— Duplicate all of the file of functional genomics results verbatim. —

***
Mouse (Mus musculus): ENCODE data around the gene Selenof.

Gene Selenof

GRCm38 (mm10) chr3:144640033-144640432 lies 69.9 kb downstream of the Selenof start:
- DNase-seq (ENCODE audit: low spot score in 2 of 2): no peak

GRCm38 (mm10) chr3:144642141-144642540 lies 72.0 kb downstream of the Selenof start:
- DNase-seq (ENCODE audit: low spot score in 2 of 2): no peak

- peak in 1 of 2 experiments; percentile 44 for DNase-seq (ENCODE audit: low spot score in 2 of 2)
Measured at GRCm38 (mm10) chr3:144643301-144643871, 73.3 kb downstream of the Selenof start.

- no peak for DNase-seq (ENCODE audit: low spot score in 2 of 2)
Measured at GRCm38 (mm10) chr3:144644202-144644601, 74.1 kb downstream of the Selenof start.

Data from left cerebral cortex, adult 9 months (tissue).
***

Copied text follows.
Mouse (Mus musculus): ENCODE data around the gene Selenof.

Gene Selenof

GRCm38 (mm10) chr3:144640033-144640432 lies 69.9 kb downstream of the Selenof start:
- DNase-seq (ENCODE audit: low spot score in 2 of 2): no peak

GRCm38 (mm10) chr3:144642141-144642540 lies 72.0 kb downstream of the Selenof start:
- DNase-seq (ENCODE audit: low spot score in 2 of 2): no peak

- peak in 1 of 2 experiments; percentile 44 for DNase-seq (ENCODE audit: low spot score in 2 of 2)
Measured at GRCm38 (mm10) chr3:144643301-144643871, 73.3 kb downstream of the Selenof start.

- no peak for DNase-seq (ENCODE audit: low spot score in 2 of 2)
Measured at GRCm38 (mm10) chr3:144644202-144644601, 74.1 kb downstream of the Selenof start.

Data from left cerebral cortex, adult 9 months (tissue).